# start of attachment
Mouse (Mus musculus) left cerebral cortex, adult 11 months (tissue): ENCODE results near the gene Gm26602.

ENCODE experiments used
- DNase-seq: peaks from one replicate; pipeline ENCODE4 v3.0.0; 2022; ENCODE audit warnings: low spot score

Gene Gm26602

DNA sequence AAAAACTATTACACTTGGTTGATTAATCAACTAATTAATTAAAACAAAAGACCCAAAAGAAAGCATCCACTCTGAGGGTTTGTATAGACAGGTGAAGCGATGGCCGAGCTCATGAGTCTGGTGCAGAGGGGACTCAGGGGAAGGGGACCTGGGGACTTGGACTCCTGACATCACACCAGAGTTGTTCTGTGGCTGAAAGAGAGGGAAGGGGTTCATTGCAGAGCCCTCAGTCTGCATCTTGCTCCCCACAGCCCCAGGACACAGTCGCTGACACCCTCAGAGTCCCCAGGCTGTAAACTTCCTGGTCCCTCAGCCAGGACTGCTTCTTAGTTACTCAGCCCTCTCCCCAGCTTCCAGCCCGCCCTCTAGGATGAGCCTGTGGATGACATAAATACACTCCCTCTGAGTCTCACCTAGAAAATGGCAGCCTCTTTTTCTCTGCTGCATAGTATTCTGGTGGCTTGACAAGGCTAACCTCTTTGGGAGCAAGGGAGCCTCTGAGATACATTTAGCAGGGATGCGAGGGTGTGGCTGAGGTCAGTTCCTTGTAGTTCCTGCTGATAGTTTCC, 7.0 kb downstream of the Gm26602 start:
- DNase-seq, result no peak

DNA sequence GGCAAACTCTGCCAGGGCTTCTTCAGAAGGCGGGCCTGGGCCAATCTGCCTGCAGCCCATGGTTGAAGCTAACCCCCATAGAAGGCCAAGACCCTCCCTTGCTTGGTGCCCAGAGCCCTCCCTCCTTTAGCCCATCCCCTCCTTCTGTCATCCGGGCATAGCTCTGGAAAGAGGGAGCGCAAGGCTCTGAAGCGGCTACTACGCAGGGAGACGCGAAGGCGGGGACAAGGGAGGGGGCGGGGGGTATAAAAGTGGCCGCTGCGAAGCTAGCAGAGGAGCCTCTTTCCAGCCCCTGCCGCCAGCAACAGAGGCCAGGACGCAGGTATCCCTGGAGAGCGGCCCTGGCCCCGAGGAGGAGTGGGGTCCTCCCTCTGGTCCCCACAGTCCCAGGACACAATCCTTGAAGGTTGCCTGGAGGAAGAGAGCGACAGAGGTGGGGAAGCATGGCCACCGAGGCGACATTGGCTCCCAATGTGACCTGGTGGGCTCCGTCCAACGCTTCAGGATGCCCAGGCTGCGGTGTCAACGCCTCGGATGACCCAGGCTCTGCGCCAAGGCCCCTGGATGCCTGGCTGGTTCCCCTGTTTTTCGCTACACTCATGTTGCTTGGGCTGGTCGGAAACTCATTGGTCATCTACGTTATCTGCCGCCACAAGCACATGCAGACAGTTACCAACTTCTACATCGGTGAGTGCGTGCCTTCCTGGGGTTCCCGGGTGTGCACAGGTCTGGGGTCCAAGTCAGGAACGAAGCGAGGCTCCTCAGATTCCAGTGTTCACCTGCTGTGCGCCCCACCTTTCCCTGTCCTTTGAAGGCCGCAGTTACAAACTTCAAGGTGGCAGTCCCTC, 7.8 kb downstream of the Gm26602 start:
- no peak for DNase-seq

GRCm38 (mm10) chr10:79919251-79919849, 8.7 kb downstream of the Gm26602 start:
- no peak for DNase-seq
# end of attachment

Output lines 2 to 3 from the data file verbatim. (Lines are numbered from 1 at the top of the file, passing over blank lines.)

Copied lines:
ENCODE experiments used
- DNase-seq: peaks from one replicate; pipeline ENCODE4 v3.0.0; 2022; ENCODE audit warnings: low spot score